Departed is tolerable for some highly entertaining performances,
but it’s just the same old cops and mobsters crap. Even with Scorsese’s
flourish for violence and filmic technique, the story itself is just dull.
It’s an interesting premise but it plays out in the most banal way
The Departed Review
The Boston mob has a mole in the police. The police
have an undercover agent in the mob. Neither know about each other. That
should be two and a half hours of pure tension, but until the third act,
it never seems like anyone is ever in any danger of being found out. Instead,
it’s all the standard machinations of proving oneself to the mob boss
and keeping the cops on a wild goose chase.
Without Jack Nicholson, there’d be no movie at all. He brings his
classic Jack charisma to the mob boss. Although he’s never quite as
edgy as when he’s hitting on a teenage girl in the prologue, he remains
joyfully inappropriate. Even showier than Nicholson is Mark Wahlberg, who
plays a ball busting police chief with a zeal worthy of Jack. It’s
all about taking shots at his underlings who can’t do the job right,
who whine about how hard their life is. He’s Mr. Wake Up Call.
Next to these guys, none of the other actors hold up. Matt Damon and Leonardo
DiCaprio look scared the whole movie. Maybe they’re supposed to be
in their tense situations, but they’re also supposed to be playing
undercover. Some badassness was required. DiCaprio does a little Joe Pesci
style violence early on, but it never amounts to anything.
The soundtrack is typically great Scorsese choices, full of oldies. He cuts
the music in the middle for drama, but by that point there’s not much
story to emphasize. The first act plays like Goodfellas 2000
with Billy Costigan (DiCaprio) fighting his way into the mob. What’s
missing is any sense of fun.
Why should we care about cops and mobsters? They’re
bad guys, the cops can’t catch them, that’s life. Why should
we want to spend more than two hours in this world? In previous epics, we’re
treated to the seduction of either such world before it turns to sh*t. Or
even if it’s just cops and bad guys, there’s some real danger
that needs to be thwarted. This is so contained to a specific neighborhood,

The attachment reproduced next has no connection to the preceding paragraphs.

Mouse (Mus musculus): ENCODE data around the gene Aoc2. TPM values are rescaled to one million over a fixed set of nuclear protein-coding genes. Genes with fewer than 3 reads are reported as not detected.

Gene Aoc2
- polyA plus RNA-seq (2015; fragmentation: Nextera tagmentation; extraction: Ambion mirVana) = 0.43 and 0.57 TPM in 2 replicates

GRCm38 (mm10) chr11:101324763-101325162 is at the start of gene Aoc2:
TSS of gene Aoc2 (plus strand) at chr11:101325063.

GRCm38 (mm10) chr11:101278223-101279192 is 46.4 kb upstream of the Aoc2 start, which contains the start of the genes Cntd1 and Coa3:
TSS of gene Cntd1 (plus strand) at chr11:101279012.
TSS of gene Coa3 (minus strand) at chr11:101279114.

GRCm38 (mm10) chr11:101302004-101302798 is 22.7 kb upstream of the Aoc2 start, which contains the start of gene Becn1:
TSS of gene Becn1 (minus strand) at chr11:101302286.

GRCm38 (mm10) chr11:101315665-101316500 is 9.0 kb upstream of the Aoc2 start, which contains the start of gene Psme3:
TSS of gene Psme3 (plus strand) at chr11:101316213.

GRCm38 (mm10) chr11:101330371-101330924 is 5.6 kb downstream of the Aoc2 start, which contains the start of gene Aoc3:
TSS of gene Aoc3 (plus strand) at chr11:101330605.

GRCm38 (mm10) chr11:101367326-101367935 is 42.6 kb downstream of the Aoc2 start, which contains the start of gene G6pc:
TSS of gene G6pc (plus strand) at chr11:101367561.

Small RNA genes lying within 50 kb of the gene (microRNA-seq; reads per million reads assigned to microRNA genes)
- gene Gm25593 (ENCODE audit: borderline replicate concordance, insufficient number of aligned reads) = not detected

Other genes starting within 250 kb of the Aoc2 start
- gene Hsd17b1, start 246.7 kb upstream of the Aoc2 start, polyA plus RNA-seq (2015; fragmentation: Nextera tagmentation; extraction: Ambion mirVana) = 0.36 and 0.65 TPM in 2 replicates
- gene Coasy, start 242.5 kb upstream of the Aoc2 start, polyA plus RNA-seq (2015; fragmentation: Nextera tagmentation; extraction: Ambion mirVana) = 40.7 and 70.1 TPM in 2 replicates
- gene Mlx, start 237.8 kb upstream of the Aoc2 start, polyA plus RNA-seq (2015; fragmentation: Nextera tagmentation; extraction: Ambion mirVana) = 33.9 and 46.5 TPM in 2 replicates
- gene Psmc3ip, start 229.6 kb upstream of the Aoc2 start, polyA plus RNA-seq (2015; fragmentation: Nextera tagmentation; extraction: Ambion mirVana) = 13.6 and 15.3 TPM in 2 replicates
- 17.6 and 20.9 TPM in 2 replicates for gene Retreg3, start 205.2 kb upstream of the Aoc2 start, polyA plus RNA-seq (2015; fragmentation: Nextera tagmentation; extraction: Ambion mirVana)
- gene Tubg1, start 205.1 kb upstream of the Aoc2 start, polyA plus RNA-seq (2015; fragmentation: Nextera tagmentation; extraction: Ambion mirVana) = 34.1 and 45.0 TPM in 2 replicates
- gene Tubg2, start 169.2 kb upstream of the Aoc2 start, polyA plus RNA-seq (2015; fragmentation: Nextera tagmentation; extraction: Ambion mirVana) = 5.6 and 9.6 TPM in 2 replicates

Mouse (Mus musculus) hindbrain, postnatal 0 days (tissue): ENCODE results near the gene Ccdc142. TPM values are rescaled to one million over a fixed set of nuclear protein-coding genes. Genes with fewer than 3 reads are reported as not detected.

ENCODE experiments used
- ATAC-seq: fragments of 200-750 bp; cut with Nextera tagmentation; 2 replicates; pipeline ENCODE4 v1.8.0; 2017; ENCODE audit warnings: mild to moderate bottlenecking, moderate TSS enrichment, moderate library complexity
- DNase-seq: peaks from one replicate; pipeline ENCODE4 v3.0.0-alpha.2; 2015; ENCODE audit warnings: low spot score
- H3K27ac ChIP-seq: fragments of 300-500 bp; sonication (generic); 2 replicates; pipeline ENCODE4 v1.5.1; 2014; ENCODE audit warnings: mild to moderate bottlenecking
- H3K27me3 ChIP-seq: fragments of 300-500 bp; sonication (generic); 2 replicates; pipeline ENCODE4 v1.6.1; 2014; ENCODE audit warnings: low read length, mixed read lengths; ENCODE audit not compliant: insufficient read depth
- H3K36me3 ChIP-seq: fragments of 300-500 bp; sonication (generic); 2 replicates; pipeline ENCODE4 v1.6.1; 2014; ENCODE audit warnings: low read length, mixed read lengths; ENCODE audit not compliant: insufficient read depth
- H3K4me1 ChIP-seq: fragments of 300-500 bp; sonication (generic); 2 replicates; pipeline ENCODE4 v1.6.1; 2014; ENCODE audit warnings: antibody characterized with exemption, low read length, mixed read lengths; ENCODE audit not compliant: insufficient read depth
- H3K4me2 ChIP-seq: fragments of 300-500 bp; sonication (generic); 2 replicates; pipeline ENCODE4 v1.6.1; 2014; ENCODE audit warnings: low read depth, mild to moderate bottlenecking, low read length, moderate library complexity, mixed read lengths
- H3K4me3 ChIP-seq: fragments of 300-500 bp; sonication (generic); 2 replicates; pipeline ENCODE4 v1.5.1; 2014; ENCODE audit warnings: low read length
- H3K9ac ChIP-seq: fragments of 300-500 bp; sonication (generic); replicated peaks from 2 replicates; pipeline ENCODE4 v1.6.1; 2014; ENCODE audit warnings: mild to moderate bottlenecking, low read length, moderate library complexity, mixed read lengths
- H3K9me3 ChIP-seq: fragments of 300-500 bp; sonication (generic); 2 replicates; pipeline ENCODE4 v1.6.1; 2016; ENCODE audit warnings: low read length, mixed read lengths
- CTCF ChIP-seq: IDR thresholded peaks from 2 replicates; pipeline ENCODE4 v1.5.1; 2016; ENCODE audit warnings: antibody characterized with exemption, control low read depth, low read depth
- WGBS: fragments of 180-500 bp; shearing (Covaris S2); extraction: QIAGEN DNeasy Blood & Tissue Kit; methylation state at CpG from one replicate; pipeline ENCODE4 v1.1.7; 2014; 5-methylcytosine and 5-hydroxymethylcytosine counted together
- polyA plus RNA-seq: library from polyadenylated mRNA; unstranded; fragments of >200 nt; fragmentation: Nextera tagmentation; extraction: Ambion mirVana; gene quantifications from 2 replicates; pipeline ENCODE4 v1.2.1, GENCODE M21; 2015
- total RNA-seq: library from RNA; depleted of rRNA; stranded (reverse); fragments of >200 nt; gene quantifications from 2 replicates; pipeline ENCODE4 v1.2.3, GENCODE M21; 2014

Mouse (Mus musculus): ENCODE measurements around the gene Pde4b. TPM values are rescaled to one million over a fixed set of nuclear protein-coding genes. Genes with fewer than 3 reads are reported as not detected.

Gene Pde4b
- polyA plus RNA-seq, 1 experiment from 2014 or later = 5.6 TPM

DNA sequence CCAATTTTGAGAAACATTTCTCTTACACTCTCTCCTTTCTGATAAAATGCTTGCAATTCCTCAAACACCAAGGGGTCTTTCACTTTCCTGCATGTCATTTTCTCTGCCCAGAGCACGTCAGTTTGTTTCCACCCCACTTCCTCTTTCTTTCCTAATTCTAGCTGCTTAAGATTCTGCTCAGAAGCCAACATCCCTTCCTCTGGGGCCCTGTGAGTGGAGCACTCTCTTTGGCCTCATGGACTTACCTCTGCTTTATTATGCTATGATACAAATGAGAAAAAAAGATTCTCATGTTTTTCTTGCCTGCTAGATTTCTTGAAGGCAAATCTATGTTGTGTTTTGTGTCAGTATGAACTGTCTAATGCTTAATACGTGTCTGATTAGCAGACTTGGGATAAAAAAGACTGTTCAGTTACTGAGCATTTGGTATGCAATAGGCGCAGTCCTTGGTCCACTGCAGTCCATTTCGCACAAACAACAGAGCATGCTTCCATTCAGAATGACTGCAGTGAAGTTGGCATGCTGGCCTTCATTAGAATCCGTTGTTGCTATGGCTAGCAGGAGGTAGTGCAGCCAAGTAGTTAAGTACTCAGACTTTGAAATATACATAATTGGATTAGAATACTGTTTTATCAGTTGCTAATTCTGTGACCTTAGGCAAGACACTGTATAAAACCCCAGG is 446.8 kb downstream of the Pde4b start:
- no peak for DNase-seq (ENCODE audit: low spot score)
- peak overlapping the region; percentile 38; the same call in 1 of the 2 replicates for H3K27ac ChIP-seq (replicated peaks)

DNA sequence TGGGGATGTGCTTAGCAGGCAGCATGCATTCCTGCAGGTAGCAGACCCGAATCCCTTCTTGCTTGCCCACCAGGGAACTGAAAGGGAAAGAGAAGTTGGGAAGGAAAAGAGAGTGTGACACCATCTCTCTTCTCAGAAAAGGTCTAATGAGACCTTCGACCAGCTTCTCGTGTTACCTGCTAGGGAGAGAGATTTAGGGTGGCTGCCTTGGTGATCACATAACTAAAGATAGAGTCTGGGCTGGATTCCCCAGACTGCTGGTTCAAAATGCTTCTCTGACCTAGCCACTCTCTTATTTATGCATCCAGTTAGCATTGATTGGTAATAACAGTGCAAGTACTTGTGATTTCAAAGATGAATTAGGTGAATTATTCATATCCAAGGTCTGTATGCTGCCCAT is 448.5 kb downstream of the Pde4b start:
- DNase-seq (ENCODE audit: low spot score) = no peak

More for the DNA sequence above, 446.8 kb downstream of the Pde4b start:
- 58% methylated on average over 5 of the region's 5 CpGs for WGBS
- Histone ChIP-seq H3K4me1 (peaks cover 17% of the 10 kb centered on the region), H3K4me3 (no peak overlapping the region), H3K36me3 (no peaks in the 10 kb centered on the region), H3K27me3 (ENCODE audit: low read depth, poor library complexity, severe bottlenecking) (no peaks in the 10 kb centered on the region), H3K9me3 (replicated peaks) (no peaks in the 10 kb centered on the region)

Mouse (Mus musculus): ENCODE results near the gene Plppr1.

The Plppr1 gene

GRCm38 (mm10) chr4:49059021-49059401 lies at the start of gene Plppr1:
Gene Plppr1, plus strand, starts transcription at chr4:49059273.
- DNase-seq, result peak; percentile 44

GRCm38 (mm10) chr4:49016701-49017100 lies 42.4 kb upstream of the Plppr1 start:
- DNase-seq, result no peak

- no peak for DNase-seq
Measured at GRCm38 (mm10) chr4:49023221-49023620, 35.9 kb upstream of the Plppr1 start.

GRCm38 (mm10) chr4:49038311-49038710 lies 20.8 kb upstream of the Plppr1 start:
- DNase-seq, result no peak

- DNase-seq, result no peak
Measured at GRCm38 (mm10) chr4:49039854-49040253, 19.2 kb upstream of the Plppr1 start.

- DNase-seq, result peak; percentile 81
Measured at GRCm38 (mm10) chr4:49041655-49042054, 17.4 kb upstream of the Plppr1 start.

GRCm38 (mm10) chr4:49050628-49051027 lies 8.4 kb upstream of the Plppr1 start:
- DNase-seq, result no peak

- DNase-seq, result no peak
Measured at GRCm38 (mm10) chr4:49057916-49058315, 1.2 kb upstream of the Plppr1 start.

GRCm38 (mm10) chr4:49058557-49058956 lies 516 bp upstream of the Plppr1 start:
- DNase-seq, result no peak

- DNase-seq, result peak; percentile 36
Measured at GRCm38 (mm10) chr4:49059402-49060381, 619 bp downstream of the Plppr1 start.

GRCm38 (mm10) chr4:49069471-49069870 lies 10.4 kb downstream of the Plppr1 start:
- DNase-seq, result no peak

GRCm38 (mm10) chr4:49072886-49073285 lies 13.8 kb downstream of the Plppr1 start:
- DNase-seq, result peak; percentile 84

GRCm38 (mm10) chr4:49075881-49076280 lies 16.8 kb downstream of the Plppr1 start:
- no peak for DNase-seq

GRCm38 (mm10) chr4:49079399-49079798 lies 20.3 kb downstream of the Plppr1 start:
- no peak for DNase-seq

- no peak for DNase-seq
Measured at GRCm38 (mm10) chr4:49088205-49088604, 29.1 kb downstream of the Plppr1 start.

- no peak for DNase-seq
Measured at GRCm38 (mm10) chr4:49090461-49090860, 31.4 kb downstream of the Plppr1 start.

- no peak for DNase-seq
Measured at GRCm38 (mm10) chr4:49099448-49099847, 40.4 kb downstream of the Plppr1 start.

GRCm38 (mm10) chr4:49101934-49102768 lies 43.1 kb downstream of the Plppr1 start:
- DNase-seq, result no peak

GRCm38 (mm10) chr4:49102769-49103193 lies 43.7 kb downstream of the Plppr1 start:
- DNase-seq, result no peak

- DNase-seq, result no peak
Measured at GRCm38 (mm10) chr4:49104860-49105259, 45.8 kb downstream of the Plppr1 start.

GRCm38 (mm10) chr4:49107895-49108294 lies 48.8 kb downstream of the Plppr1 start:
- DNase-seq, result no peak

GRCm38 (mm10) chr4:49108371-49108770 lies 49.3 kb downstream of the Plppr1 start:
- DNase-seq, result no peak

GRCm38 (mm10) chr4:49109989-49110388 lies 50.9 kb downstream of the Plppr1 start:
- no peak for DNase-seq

it doesn’t seem like it’s hurting anyone worthwhile. It’s
When Billy starts freaking out about how deep he’s gotten, we don’t
actually see how deep he is. They say he’s been in for a year, but
we’ve only seen him play act. He takes a beating or two, but that’s
part of the job. There’s no real threat to him. Sure, if he gets found
out, they’ll kill him slow, but we haven’t seen them get close
or make any threats on him outside the usual “hanging with the mob”
Likewise, even when corrupt cop Colin Sullivan (Matt Damon) gets charged
with finding the mole, who is actually himself, it seems like he’s
set. If they’re dumb enough not to suspect him, should we really worry
that he needs to generate results? It’s close to two hours before
either side gets remotely close to uncovering each other.
There should be so many interesting dilemmas, but like the original Infernal
Affairs, it muddles in standard mob deals and police investigations,
nothing you can’t see on any handful of TV shows. Why not give each
side some painful decisions to make. Donnie Brasco had
to beat the hell out of a total innocent to keep his ruse going. The
Shield has tougher decisions every week.
Along the way there are some competent action and suspense moments. Foot
chases tailing each other create visual suspense and shootouts still manage
to surprise well-versed gangster movie viewers, at least the first few times
heads explode. The ending is pretty outrageous for a Hollywood movie but
you don’t get two and a half hours to set that up.